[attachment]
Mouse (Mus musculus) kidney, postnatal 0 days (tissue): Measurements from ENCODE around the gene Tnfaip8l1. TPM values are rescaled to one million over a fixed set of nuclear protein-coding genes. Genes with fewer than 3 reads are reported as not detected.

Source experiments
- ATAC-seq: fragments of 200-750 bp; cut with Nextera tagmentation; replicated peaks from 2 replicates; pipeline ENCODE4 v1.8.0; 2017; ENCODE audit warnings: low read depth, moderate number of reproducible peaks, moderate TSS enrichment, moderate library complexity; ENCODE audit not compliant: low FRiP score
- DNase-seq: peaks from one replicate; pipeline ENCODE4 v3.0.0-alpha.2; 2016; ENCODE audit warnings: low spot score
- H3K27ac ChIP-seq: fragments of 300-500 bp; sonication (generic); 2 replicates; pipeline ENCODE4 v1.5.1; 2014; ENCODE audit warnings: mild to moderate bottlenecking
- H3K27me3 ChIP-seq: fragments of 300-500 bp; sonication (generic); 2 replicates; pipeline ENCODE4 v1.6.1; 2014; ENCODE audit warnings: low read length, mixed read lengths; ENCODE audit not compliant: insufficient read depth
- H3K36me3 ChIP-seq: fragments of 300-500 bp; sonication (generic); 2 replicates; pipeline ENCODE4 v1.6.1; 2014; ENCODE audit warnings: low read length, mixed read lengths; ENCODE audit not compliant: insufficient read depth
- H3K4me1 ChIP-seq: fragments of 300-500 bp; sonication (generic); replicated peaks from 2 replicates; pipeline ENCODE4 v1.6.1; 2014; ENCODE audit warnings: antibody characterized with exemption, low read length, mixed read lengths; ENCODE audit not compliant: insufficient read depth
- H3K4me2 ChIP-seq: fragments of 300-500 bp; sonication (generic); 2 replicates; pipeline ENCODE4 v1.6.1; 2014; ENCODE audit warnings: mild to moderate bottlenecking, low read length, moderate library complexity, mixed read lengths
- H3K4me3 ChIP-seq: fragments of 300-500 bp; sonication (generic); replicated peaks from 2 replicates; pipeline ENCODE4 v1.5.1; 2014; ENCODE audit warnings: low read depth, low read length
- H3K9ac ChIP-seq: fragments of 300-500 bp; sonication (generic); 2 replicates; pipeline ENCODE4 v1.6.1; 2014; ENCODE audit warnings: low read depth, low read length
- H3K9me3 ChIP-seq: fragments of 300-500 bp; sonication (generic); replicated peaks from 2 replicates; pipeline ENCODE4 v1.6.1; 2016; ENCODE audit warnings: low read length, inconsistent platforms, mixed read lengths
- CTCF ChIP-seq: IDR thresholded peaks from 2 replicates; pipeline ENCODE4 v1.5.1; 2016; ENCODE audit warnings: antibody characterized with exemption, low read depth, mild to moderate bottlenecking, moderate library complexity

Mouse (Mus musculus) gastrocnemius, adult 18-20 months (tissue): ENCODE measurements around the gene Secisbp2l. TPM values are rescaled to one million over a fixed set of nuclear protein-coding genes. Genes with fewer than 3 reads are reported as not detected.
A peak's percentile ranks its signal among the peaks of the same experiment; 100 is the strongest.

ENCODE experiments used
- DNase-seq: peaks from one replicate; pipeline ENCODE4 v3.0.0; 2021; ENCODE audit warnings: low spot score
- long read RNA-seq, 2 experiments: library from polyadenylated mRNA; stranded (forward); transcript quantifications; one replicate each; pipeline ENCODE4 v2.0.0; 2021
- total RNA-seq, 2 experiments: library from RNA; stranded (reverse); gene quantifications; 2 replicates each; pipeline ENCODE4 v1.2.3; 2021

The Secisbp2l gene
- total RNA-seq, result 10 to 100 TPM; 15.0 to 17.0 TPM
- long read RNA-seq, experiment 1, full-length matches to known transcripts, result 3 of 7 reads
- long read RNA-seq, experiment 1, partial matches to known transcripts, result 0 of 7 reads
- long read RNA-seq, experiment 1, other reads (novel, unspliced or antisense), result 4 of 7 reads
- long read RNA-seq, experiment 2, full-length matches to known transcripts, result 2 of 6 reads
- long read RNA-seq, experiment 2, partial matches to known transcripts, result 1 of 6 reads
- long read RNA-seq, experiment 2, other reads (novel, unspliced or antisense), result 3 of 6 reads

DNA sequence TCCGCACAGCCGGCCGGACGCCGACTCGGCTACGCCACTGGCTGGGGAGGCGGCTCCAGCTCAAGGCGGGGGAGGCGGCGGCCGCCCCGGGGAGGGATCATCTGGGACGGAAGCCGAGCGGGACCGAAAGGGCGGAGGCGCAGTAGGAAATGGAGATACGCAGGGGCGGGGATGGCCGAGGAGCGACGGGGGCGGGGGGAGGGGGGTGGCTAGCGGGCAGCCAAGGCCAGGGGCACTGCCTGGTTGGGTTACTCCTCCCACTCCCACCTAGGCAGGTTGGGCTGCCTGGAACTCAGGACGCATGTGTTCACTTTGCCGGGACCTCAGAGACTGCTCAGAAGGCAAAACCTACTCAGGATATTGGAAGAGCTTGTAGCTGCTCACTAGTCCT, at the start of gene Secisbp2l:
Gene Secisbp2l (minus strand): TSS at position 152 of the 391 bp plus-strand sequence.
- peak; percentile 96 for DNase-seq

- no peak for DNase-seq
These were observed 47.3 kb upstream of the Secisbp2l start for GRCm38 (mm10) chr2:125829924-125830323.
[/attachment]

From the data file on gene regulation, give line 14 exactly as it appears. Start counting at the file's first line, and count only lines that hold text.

Mouse (Mus musculus) gastrocnemius, adult 18-20 months (tissue): ENCODE measurements around the gene Secisbp2l. TPM values are rescaled to one million over a fixed set of nuclear protein-coding genes. Genes with fewer than 3 reads are reported as not detected.